Time-Saving And Cost-Effective

One of the biggest problems associated with live-fire training is the expense of ammunition. The costs mount up over multiple hands-on firearm training sessions, especially when there are large groups of trainees, and in a world where cost-saving is becoming increasingly important, firearm simulators can represent a valuable expense-cutting solution.

As less money needs to be spent on maintaining a live-fire range, it’s easy to see how simulators can be an affordable long-term option.

Not only can a simulator slash expenses, but it can also save a considerable amount of time. By allowing multiple people to receive training simultaneously in the same location, simulation software significantly cuts the length of time it takes to train multiple recruits without any compromise in the quality of that training.

Full Immersion In The Experience

One perceived drawback of using simulators for firearm training instead of putting recruits into a hands-on live-fire environment is a lack of immersion. There is a school of thought that says trainees must physically experience different conditions and scenarios in person in order to know how to react and respond when faced with a similar situation in the line of duty.

Yet, this is an old and outdated idea that stems from a time when simulation software lacked the advanced technology that is available to developers today.

Modern simulators are designed to be highly specialist and offer a fully immersive experience thanks to quality rendering and graphics. Even the environmental effects that have been integrated into the software are extremely realistic, from water effects and lighting, to shadows and weather conditions, allowing recruits to gain a true perspective of what it will be like to work in changeable and challenging environments when in the real world.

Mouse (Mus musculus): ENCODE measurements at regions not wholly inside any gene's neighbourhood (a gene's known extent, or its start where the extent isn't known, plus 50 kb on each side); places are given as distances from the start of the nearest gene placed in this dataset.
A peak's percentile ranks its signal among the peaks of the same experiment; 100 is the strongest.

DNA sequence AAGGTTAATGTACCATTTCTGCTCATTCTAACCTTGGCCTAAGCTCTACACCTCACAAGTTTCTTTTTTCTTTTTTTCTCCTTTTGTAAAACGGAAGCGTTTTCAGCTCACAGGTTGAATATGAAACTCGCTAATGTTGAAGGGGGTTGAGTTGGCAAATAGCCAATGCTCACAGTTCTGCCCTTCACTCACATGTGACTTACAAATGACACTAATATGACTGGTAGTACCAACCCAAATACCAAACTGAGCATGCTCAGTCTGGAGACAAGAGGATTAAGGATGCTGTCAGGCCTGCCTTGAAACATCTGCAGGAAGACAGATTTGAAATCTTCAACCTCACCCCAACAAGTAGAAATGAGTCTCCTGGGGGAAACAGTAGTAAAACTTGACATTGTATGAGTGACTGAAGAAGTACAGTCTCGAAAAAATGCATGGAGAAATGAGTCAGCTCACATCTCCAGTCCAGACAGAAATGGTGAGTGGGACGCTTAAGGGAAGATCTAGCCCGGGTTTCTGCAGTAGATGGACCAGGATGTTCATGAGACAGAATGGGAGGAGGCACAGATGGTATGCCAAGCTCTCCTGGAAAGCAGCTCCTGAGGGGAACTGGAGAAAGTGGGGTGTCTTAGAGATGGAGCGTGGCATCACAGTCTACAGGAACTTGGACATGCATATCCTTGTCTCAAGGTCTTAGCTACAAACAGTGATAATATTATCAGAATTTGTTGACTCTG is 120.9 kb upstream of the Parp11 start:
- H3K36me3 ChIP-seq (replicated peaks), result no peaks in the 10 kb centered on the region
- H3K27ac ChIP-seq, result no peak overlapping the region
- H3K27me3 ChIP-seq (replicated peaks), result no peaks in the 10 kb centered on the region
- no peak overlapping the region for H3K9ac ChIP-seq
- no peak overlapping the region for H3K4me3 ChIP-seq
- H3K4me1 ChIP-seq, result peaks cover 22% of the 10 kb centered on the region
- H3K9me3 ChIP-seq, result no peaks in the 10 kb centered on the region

By harnessing the power of mixed and augmented AR and VR (virtual reality), alongside cutting-edge feedback and display technologies, the latest simulators are able to effectively recreate the pressure recruits will experience when in a real-life situation and give them the valuable and much-needed exposure they require to succeed when facing scenarios in the course of their work.

Objective Measurement Of Progress Is Possible

In a hands-on live-fire training session, there is a limit to how far each trainee’s progress can be objectively measured over time. When using a simulator, however, each individual can have their progress measured accurately, with the software recording their every decision, move, and vital statistics as they work through their training.

Using Live-Fire And Simulation Software In Tandem

In general, the bodies carrying out research into the effectiveness of simulation software for firearms training came to the conclusion that simulators offer considerable benefits, not only in terms of cost and time saving, but also in helping to prepare trainees to carry out their duties in a far broader spectrum of scenarios and environments than could ever be achieved through standard hands-on training methods. By using live-fire sessions and simulation software training in tandem, it’s possible to achieve the best possible level of skill and practice that can translate effortlessly into real-world situations.